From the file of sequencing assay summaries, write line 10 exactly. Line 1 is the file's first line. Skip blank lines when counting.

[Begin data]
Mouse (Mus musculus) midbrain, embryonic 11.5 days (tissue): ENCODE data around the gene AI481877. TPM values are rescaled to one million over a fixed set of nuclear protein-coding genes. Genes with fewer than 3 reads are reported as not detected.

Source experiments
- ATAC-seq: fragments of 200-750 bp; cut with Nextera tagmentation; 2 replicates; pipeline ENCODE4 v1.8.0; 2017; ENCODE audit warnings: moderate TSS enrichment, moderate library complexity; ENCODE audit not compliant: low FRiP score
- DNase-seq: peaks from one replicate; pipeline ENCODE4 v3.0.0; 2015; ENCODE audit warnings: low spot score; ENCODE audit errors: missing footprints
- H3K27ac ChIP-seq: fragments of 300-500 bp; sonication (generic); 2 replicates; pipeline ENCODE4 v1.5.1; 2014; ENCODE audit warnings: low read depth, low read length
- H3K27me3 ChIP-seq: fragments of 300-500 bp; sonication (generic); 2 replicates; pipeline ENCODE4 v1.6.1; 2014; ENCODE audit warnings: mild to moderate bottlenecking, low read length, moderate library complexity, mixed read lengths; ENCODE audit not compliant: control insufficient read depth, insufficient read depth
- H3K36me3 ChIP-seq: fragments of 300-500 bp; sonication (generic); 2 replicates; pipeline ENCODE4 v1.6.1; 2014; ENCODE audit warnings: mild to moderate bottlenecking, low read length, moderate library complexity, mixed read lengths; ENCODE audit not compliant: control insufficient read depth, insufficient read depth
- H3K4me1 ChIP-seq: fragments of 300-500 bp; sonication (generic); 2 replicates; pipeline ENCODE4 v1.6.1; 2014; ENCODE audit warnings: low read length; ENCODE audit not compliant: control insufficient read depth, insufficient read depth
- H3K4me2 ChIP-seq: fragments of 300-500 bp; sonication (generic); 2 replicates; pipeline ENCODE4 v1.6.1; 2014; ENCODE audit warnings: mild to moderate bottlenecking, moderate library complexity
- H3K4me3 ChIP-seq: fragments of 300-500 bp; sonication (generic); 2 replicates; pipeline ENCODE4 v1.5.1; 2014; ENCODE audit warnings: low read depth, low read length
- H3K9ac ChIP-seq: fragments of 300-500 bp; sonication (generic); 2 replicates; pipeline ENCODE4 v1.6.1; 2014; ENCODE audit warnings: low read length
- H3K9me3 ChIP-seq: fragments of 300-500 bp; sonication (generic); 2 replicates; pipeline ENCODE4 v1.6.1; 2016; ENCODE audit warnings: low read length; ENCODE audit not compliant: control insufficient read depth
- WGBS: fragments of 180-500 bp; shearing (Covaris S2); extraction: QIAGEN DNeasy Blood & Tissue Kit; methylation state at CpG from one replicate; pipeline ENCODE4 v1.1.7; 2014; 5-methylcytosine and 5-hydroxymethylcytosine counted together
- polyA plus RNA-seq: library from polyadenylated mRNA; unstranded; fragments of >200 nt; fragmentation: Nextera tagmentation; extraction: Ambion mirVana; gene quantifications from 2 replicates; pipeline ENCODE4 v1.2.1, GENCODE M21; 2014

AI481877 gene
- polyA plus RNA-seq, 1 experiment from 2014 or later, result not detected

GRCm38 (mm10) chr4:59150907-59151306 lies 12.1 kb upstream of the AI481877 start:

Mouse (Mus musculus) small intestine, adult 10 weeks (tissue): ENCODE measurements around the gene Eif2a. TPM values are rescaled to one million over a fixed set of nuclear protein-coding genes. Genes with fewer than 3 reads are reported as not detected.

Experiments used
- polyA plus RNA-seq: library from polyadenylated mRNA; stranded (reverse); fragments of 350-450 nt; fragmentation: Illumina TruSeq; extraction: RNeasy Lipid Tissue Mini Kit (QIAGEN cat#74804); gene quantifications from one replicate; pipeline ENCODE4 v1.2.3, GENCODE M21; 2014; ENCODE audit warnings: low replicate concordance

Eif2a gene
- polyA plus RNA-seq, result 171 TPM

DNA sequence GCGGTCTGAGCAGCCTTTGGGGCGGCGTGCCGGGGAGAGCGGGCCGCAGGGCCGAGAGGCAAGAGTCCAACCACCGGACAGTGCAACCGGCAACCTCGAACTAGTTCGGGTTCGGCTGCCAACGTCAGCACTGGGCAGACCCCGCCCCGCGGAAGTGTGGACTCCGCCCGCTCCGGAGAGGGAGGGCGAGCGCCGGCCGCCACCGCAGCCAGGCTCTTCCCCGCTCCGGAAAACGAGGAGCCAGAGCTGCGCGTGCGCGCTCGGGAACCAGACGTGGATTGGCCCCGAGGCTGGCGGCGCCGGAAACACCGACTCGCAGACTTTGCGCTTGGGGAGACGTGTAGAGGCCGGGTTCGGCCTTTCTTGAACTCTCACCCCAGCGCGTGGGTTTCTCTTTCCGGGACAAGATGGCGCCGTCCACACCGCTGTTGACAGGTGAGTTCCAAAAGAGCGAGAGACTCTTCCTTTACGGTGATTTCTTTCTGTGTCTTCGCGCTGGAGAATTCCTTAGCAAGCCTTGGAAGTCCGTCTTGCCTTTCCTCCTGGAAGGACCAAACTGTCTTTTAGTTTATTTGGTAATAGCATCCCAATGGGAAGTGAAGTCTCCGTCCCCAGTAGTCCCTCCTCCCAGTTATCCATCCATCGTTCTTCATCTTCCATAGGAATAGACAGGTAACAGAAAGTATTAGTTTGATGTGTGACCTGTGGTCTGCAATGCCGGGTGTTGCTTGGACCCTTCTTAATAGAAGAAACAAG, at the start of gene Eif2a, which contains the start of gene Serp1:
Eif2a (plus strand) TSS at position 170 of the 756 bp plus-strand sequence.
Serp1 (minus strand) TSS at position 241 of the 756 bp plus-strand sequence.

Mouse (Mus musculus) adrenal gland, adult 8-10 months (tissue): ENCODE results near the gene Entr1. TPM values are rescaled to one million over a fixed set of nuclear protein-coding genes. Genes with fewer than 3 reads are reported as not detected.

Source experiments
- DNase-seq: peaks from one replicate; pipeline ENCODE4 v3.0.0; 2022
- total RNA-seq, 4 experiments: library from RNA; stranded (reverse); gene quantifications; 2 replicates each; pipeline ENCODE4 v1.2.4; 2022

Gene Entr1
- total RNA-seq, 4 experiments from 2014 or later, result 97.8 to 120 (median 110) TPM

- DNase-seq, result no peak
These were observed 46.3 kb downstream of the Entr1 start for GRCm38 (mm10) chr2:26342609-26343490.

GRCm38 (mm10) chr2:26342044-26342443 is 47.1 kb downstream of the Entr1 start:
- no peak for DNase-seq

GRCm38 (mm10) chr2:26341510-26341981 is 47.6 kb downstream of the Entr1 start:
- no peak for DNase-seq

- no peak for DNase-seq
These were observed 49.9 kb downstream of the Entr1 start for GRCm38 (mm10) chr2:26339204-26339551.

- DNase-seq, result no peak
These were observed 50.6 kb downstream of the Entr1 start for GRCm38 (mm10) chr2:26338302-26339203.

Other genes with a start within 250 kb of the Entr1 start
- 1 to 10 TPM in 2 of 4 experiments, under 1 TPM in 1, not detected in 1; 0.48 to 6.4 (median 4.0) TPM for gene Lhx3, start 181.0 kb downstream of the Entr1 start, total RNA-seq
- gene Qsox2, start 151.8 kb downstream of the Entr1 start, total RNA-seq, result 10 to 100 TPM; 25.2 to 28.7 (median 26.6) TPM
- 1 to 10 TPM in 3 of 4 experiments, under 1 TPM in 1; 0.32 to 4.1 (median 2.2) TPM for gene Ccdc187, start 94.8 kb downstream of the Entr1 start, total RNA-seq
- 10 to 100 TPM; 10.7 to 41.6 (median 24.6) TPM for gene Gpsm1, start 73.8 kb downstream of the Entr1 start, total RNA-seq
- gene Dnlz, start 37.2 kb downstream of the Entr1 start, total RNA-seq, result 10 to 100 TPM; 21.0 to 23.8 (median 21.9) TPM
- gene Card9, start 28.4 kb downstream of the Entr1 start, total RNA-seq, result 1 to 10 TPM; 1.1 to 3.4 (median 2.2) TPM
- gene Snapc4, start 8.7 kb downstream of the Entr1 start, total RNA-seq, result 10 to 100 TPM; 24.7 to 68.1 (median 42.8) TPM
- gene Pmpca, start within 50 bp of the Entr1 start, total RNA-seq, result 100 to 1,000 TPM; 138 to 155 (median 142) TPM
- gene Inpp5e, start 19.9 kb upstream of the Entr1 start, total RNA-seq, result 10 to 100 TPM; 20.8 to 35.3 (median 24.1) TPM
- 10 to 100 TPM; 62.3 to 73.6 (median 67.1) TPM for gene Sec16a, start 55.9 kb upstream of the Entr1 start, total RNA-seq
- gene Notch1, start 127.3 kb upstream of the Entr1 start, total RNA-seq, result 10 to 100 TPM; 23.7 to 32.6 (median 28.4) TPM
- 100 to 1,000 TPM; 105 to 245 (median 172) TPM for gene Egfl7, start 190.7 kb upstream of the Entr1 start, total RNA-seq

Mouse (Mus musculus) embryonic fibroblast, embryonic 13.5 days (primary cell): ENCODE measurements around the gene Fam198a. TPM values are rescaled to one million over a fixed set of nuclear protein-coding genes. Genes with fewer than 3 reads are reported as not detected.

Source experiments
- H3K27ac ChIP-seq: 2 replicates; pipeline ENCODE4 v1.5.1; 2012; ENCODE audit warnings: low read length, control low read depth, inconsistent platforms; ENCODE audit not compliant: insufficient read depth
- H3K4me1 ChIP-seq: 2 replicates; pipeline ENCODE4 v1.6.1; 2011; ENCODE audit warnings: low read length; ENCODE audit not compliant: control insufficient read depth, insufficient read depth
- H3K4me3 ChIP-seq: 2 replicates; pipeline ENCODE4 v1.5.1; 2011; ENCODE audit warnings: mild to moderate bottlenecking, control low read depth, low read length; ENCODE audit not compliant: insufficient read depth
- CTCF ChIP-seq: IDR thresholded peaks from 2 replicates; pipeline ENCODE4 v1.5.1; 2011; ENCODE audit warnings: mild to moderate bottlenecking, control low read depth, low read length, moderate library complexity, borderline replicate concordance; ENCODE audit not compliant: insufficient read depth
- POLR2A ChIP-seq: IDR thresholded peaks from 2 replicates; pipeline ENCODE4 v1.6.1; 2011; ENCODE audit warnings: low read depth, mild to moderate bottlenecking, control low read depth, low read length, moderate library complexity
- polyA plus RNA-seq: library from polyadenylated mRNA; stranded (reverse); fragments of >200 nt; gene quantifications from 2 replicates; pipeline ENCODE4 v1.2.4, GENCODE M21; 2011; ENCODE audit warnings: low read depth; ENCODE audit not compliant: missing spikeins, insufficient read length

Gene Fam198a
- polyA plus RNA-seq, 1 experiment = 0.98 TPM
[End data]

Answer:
- H3K4me3 ChIP-seq: fragments of 300-500 bp; sonication (generic); 2 replicates; pipeline ENCODE4 v1.5.1; 2014; ENCODE audit warnings: low read depth, low read length